“‘What were you arguing about?’ But they’re silent, for they are arguing with one another about whois the greatest. He sits down and says to them, ‘Whoever wants to be first must be last of all and servant of all.’ Then he takes a little child and put it among them; and taking it in his arms, he saysto them, ‘Whoever welcomes one such child in my name welcomes me, and whoever welcomes me welcomes not me but the one who sent me.’

Mark 9:33-37

In November World leaders and many others will be gathering to discuss how to address Climate Change.  Into their midst, young people are converging on the COP26 conference in Glasgow. And those in power may well think, even if they don’t actually say,

What would they know about it? Who invited them, they’re just children?

Well maybe it’s Jesus who invited them and maybe these young people do have something important to say. Young people with, no learned degrees, no office staff and no special expertise, haveeverything.  And they’re going to be there to ask the politicians the question:

What sort of planet are you lot going to leave for us to inherit and for us to bring up our children on?

God, grant me heavenly wisdom which is pure, peaceable, gentle and willing to yield…” 

Prayer from James 3:17

Amen.

The Crask is Back

Today, on the Feast of Ninian of Whithorn, the 3rd Thursday noon service at the Crask restarted – and a joyous occasion it was too. We offered praise for creation and the congregation of sixteen were in fine voice accompanied by Mike on the keyboard. Afterwards as usual, we shared lunch together.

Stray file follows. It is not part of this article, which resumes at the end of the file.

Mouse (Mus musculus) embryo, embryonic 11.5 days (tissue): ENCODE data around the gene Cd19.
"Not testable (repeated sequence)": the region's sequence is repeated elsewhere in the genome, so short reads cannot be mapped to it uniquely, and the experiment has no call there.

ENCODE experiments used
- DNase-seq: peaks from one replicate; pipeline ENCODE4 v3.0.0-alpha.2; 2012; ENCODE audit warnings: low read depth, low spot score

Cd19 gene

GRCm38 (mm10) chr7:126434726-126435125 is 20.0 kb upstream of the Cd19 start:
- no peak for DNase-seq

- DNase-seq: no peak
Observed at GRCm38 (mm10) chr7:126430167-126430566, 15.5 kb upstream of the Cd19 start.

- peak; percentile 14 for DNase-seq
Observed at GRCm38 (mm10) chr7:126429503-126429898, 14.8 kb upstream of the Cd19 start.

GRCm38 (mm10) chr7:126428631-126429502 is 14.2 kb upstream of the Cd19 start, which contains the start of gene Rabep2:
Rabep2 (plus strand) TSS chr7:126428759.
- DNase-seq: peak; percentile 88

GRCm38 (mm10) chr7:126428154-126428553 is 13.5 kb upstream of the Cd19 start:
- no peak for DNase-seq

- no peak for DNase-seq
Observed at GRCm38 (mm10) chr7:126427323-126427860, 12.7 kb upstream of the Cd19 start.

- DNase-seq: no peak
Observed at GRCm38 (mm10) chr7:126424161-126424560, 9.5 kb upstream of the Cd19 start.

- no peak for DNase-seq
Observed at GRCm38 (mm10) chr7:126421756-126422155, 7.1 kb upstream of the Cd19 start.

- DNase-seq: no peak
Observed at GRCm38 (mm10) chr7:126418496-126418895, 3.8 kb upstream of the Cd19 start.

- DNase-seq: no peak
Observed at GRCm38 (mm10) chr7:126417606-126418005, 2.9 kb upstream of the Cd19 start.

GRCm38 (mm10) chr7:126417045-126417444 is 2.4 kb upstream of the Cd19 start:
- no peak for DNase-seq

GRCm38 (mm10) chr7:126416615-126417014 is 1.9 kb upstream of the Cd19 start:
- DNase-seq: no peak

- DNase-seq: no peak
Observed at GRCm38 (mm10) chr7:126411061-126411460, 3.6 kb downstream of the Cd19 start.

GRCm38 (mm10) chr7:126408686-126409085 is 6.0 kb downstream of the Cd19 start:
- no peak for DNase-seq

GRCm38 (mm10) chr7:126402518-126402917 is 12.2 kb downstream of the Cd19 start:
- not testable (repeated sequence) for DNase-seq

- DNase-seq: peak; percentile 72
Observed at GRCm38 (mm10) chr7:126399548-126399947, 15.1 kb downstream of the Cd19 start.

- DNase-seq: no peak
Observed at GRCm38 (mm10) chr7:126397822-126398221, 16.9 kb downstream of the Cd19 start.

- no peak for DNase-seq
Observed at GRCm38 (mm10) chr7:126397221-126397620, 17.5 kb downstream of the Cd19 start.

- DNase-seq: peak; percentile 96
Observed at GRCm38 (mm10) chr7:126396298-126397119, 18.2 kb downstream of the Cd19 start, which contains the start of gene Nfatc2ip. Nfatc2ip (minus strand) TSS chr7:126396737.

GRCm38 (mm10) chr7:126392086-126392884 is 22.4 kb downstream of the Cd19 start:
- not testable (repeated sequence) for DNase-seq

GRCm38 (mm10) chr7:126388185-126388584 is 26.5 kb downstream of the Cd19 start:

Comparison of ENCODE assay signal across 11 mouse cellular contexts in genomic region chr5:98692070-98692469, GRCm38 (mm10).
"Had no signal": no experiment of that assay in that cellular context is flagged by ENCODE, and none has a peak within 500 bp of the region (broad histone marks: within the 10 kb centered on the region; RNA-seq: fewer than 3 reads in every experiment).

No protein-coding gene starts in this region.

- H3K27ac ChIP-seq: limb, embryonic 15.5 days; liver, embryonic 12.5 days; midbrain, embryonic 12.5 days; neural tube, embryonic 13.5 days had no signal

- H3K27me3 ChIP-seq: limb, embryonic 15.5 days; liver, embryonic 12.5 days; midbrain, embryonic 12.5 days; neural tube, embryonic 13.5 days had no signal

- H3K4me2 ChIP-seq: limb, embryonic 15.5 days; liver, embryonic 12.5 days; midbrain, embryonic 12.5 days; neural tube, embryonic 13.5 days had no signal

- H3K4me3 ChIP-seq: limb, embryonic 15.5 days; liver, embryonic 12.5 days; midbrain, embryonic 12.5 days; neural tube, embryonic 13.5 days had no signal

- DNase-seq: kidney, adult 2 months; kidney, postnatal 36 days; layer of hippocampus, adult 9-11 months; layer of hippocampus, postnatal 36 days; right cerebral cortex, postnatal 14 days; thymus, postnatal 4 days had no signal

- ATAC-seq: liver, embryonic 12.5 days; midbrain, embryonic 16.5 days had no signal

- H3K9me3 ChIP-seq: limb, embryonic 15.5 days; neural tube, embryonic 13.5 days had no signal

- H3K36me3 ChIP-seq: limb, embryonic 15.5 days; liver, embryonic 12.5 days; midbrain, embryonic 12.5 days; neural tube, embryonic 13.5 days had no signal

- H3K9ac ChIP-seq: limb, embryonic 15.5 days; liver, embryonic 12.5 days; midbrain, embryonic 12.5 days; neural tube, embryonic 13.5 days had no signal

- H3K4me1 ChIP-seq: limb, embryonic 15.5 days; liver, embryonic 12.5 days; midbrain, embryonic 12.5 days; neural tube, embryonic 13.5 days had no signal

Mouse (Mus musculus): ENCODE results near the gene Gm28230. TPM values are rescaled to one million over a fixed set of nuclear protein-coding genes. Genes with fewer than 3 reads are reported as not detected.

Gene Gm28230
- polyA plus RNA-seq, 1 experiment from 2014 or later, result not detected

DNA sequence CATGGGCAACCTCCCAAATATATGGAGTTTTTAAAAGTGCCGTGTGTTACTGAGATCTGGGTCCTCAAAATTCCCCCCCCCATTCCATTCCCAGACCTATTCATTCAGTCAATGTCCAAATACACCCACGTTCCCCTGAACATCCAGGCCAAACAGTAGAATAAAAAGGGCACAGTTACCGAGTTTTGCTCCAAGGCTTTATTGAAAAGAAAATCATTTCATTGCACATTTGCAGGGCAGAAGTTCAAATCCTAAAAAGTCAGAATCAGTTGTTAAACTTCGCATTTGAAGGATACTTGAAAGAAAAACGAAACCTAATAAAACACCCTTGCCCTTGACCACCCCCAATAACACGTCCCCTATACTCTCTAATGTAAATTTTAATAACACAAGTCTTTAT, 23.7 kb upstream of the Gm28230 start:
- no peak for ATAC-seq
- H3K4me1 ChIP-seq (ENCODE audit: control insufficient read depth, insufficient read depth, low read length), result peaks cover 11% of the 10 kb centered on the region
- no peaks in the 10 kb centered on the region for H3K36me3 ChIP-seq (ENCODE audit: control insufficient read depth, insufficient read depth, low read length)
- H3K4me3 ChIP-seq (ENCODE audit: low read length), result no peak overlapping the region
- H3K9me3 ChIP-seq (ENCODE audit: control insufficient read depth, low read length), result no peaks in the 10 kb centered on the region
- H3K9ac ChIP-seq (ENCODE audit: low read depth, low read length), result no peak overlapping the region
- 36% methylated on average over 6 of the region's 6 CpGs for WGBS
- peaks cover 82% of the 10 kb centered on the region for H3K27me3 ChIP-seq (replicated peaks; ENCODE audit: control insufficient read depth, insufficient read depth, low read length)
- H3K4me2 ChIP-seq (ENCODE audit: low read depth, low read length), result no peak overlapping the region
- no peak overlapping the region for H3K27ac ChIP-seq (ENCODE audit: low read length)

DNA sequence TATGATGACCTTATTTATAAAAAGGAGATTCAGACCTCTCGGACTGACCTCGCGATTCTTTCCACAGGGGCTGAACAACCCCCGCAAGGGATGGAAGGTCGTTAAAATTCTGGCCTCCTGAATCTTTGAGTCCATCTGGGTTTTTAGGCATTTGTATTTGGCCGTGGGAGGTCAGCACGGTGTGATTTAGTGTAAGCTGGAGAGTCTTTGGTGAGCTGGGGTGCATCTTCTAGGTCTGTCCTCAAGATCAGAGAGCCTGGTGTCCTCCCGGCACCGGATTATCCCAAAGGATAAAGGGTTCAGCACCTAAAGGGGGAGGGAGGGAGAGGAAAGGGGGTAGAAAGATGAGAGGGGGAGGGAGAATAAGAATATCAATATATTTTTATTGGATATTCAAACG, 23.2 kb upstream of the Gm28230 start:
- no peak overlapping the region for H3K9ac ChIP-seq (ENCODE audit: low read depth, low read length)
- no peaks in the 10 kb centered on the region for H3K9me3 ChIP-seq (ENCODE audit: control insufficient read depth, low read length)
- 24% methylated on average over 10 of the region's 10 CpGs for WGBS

A huge thank you to Douglas and Denise, hosting us a couple of hours before they set off on holiday, and to Michael, John and Mike. It really was good to be back.

The intention is to hold services on 3rd Thursday of each month whilst conditions allow. Because numbers are restricted, there is a booking system in place – please contact James if you wish to attend one of these services.

Kneel down before all Creation

You may not have noticed that beneath the seats in St Finnbarr’s there are seventy tapestry kneelers with highland themes. They were designed and made over a twelve year period from 1981-1993 by fourteen members of the congregation.

Of these, 12 are mammals, 16 are birds, 9 are plants, 1 is a fish and 1 is a fungus.

During the Season of Creation (1st September until 4th October) many of these ones are on display along the front of the communion rail for all to admire, both the beauty of creation and the skill of the 14 people who lovingly crafted them.

Chess, Coventry and Thanks at Evensong

A splendid service of choral evensong in St Finnbarr’s this evening, when Simon was licensed as Priest in Charge at St Finnbarr’s and Lizzie given her warrant as Assistant Priest in Sutherland and Tain.

In his address Bishop Mark thanked everyone for keeping going over the last 18 months and for caring for one another. He said it was lovely to be back in St Finnbarr’s and to enjoy his first service of choral evensong since March 2020. In responding to the New Testament reading from Revelation, he spoke of Coventry Cathedral and its role as a centre for reconciliation giving hope against the forces of darkness.